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Follow our progress as beekeepers, running the nursery, creating our own bee-haven and conducting research into the best plants for bees

The dreaded varroa mite

gruesome close up of varroa on the trap

gruesome close up of varroa on the trap

At rosybee we have never really had a big problem with varroa but we still diligently do a couple of treatments each year just to ensure they keep at a tolerable level, However, towards the end of last season I noticed that a couple of the hives had a large pile of dead bees outside the door which is often a sign of deformed wing virus.  We did an autumn treatment with apivar but didn't failed to put the sheets under the open mesh floor so that we could note how many mites dropped.

Then this week we did a oxalic acid treatment and, because its still cold, the floors were in place so we could see the drop. Oh my!!  After two days I estimate we had about 500 on each floor which is way above any safe limit so I am really glad we took action.  I am now wondering if the apivar treatment didn't fully work for some reason as this is such a high number for this time of year.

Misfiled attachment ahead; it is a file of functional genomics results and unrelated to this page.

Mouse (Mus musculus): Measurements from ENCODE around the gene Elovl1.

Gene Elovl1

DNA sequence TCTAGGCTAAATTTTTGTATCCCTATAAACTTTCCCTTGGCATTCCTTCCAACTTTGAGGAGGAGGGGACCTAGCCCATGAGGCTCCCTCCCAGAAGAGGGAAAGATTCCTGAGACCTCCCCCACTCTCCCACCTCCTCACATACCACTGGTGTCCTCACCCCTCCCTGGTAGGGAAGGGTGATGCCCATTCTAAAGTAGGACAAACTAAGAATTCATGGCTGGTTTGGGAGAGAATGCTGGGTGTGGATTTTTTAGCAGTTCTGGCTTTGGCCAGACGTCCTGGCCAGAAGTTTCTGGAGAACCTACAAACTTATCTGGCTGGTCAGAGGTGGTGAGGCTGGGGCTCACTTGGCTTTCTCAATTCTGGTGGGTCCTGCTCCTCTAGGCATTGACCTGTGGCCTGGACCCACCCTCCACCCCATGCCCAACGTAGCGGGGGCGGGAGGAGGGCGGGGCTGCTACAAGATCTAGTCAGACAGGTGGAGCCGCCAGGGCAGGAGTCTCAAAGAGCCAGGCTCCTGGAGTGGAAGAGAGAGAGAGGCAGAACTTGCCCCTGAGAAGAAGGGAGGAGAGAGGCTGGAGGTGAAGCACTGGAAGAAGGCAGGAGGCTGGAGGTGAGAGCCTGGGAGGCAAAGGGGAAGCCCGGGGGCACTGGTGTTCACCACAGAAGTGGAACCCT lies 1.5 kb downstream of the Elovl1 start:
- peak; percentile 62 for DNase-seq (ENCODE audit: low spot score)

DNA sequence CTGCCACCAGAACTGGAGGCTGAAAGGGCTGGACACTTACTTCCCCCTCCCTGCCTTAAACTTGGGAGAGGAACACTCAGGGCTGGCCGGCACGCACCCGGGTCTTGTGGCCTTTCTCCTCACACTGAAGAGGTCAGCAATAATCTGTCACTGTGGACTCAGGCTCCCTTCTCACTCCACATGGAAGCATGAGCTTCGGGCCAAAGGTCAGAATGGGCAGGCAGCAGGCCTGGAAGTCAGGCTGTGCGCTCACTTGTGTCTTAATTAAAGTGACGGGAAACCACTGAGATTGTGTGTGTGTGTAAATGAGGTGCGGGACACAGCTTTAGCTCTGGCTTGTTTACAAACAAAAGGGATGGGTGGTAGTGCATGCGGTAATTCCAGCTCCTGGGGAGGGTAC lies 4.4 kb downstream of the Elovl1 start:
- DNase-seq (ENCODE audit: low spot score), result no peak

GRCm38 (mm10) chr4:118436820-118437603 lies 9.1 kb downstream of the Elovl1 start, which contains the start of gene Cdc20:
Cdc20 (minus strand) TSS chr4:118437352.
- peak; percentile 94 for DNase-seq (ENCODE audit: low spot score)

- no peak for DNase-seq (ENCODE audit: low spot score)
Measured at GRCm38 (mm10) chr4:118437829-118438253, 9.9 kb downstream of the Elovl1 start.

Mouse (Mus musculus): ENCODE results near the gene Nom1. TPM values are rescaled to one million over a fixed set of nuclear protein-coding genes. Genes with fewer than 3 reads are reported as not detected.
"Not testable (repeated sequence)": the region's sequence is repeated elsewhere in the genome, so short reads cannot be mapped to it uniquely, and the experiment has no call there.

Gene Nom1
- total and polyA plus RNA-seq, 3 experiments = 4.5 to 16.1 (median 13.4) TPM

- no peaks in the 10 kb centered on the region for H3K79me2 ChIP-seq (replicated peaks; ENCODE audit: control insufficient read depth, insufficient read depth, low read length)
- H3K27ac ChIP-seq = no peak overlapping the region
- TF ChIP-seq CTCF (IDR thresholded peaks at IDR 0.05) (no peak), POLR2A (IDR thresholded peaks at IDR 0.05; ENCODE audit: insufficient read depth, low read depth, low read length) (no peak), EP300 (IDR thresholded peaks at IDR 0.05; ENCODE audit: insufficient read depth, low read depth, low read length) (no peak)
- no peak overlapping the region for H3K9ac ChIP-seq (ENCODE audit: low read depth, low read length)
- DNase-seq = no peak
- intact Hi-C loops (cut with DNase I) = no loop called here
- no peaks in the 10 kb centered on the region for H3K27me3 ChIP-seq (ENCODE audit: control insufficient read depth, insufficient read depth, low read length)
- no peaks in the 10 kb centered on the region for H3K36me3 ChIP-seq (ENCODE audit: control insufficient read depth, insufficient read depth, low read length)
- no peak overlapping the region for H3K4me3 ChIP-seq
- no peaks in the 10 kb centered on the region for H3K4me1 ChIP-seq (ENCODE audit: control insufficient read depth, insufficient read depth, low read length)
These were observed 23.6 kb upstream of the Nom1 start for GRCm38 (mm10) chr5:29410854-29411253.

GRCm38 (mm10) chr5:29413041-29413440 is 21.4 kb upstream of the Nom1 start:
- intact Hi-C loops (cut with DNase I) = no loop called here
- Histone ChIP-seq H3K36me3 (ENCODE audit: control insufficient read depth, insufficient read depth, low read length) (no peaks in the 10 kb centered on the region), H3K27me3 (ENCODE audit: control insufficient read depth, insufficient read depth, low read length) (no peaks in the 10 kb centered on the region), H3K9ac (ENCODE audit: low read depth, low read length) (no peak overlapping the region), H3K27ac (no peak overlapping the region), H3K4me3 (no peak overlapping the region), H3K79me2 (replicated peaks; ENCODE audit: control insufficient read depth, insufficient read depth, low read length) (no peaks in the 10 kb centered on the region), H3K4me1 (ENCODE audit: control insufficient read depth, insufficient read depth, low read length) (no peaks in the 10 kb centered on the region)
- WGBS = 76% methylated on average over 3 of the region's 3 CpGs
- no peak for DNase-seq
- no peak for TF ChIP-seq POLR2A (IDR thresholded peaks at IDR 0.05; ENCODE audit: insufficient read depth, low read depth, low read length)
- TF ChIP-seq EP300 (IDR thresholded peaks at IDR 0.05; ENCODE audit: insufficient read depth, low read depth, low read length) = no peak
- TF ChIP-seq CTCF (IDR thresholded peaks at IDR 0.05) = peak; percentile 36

The picture shows the volume we found and the mites in all their disgusting glory. I noticed there were a few baby mites in the mix which you normally would not see because they would be tucked up with the bee larvae but in winter they have to make do with adult bee carriers and so are equally impacted by the treatment.

the scale of the problem

the scale of the problem

Hopefully this has got a lot of them but we will have to keep an eye on the numbers and use further treatments if necessary. It just shows you have to be really vigilant.